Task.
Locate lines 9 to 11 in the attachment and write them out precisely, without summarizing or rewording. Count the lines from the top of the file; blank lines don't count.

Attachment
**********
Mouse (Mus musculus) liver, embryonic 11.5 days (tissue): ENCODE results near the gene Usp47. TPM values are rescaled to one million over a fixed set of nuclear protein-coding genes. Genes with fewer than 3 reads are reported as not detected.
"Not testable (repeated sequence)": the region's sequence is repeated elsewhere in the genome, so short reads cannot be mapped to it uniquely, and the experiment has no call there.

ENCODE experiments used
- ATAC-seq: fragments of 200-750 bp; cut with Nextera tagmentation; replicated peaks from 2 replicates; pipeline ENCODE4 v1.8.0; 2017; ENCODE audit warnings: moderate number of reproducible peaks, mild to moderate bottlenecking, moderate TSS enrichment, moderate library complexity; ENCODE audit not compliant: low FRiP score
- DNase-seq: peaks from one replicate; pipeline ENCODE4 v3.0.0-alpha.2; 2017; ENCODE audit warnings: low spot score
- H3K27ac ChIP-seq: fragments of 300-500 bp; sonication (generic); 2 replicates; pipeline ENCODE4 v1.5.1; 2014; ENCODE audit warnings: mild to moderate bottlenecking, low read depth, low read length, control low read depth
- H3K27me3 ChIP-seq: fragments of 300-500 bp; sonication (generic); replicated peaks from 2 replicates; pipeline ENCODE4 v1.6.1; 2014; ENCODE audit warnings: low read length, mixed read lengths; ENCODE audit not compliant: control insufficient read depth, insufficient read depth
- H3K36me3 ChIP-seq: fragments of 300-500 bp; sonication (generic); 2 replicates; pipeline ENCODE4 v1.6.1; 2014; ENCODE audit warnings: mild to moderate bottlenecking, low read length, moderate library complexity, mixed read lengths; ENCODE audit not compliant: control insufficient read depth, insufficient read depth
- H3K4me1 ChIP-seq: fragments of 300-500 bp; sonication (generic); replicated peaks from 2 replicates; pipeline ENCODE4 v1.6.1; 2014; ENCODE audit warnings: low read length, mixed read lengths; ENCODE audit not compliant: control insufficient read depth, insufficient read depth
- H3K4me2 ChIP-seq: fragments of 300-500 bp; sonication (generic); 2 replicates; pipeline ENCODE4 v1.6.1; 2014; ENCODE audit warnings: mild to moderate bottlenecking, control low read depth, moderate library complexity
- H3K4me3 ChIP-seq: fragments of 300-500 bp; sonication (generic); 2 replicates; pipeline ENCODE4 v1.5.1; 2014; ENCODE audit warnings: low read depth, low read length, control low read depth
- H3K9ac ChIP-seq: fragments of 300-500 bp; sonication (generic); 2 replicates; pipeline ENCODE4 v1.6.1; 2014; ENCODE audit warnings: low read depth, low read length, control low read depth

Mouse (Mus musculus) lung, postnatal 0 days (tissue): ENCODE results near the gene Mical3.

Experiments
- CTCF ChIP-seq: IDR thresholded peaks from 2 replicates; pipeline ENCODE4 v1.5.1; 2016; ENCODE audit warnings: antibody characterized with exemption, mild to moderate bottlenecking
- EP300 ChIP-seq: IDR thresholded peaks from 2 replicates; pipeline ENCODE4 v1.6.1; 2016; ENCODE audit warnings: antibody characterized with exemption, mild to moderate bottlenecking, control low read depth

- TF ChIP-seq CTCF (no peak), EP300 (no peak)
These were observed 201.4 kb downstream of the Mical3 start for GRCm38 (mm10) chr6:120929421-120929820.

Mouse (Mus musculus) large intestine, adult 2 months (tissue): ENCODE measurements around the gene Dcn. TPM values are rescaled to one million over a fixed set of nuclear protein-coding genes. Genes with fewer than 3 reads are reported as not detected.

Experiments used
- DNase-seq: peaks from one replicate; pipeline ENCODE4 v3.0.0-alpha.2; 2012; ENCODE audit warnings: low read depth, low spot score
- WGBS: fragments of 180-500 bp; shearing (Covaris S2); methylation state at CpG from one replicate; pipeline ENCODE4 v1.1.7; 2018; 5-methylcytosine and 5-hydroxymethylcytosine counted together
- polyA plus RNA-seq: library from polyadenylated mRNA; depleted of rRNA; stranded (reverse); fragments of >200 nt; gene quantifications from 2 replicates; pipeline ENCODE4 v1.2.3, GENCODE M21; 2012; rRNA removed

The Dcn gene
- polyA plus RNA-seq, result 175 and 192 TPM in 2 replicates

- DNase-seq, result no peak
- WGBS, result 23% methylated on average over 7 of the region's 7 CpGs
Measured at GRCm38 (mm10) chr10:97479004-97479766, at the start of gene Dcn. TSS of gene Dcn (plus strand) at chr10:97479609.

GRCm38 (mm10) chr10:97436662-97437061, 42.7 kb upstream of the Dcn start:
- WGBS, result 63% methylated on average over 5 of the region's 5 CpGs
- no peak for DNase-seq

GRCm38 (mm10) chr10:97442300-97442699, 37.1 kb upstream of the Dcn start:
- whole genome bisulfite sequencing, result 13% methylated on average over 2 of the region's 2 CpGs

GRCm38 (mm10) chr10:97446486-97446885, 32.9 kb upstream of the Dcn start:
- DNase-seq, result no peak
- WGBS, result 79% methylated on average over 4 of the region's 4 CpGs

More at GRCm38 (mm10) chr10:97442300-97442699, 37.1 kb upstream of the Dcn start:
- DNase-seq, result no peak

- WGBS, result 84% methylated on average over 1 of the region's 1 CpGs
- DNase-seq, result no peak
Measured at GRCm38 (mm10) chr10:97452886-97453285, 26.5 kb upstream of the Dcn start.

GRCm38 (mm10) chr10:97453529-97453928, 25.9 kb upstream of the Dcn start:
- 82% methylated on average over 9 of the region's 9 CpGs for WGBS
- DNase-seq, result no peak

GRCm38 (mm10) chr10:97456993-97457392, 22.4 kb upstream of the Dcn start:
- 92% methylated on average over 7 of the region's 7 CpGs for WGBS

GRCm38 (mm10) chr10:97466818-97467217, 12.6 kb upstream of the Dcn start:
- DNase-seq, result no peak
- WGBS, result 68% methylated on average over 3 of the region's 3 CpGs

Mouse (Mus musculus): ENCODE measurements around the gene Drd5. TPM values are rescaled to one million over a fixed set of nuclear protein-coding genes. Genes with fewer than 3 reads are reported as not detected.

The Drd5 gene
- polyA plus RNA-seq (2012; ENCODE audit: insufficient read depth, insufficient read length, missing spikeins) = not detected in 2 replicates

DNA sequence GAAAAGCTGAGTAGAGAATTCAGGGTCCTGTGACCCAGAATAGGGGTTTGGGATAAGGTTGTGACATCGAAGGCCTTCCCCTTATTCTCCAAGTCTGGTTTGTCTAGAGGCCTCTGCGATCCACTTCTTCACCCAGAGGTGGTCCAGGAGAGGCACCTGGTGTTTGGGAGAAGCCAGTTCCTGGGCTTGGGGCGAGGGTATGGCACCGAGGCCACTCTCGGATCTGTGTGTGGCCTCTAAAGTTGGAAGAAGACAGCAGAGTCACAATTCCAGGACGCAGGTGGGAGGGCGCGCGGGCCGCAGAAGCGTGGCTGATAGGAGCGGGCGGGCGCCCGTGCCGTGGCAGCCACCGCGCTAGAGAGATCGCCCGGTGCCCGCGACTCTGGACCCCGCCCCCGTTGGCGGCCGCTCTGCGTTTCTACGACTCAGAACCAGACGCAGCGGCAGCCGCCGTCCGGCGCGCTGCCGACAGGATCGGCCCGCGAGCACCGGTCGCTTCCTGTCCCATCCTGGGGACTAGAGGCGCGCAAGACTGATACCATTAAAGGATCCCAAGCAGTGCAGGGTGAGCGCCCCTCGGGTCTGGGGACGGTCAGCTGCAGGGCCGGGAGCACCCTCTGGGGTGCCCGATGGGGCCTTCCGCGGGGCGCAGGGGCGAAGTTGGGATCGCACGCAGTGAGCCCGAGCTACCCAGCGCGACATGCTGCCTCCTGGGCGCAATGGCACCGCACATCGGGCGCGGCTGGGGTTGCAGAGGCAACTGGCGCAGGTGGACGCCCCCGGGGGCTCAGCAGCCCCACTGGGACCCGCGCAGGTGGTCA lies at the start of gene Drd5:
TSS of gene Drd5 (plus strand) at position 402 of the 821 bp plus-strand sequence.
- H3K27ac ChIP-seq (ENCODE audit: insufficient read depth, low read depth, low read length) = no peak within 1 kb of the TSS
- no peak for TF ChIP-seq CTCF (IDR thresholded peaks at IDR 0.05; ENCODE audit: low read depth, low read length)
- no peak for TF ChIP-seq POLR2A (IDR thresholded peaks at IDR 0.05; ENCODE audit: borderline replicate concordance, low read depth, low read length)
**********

- H3K4me1 ChIP-seq: fragments of 300-500 bp; sonication (generic); replicated peaks from 2 replicates; pipeline ENCODE4 v1.6.1; 2014; ENCODE audit warnings: low read length, mixed read lengths; ENCODE audit not compliant: control insufficient read depth, insufficient read depth
- H3K4me2 ChIP-seq: fragments of 300-500 bp; sonication (generic); 2 replicates; pipeline ENCODE4 v1.6.1; 2014; ENCODE audit warnings: mild to moderate bottlenecking, control low read depth, moderate library complexity
- H3K4me3 ChIP-seq: fragments of 300-500 bp; sonication (generic); 2 replicates; pipeline ENCODE4 v1.5.1; 2014; ENCODE audit warnings: low read depth, low read length, control low read depth